4 Meaningful Ways to Observe Juneteenth This Year
Opal Lee, 95, is a retired educator, children’s book author and longtime humanitarian. In her hometown of Fort Worth, she runs a 13-acre urban farm and champions causes such as homelessness, education and health care.
More broadly across the country, Lee is also considered the “grandmother of Juneteenth.”
But as she once humbly said, “I’m just an old lady in tennis shoes minding everyone else’s business.”
Since 2016, Lee has traveled the country in these lace-up sneakers to push for national recognition of Juneteenth, which commemorates June 19, 1865. On that day, Union soldiers announced freedom to enslaved black people. in Galveston, Texas – more than two years after President Abraham Lincoln’s Emancipation Proclamation.
Last year, Lee’s efforts finally paid off when President Joe Biden signed legislation establishing June 19 as a federal holiday.
While millions of black Americans like Lee have long marked their freedom memorial day, others in the United States are still wondering how to meaningfully observe the new national holiday.
But activists say this recognition is important to everyone. “It’s not just a black holiday,” said Alicia Austion, executive director of the Juneteenth Foundation. “It’s a national holiday, an American holiday that we should all lean into and really recognize and support.”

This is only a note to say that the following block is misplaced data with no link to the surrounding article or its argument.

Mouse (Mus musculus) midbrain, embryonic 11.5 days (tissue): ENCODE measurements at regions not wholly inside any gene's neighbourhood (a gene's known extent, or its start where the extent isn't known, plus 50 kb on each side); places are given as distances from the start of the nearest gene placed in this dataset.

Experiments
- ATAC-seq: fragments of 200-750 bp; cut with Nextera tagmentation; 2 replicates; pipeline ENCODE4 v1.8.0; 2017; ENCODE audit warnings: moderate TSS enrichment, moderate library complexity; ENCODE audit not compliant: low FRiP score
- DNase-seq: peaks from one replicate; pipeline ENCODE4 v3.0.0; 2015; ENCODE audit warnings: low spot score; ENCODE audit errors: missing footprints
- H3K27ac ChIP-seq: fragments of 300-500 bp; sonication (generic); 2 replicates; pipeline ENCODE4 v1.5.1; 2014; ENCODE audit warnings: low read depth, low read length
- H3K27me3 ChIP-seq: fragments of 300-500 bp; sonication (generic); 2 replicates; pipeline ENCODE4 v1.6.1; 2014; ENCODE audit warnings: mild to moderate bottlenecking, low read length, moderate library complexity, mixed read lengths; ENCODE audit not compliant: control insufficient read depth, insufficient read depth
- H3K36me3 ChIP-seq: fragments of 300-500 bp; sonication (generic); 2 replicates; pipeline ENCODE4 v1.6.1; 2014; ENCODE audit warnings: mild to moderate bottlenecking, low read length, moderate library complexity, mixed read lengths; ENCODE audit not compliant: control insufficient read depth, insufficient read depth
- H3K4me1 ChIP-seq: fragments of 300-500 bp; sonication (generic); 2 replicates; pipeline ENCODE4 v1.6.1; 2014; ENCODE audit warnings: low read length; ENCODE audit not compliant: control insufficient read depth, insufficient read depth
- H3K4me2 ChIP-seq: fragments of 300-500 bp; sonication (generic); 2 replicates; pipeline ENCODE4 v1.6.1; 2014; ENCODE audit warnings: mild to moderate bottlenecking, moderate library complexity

We asked activists and organizers to share different ways Americans can honor Juneteenth.
Visit a local or national museum
Mary Elliott, curator of American slavery at the Smithsonian’s National Museum of African American History and Culture, emphasizes the educational value of museum experiences. For example, Elliot said, “The Slavery and Freedom exhibit is really great because we walk through this whole history from the beginning of slavery to Reconstruction. We also bring it to segregation and until today. So it allows you to look back and look forward.
She also highlights the importance of local museums, which can help visitors better understand the history of their own community. “Local history museums are hugely important because they make history more personal,” she said, because “one thing we learned with this story is that it’s very nuanced.”
For those unable to visit a museum in person this year, a handful of black museums and historical institutions across the country will participate in a virtual BLKFreedom.org program to commemorate Juneteenth.
Explore selected readings and documentaries
“Learn what Juneteenth is – that’s where you start,” said Cliff Robinson, who started the Juneteenth.com website about 25 years ago to offer information about national events.
“It’s like Veterans Day and Memorial Day,” he said. “Now is the time to stop and reflect on history, your own story or the story of a friend.”
Among his recommendations for researching this history is the work of James Baldwin, an acclaimed activist and writer who has written about racial injustice in America. “I think James is probably one of the most prolific people you can listen to in that regard,” Robinson said. In particular, he recommends “I Am Not Your Negro,” a 2016 documentary based on Baldwin’s unfinished manuscript “Remember This House,” which examines race relations in America based on Baldwin’s personal memories of civil rights leaders. Medgar Evers, Reverend Martin Luther King Jr and Malcolm X.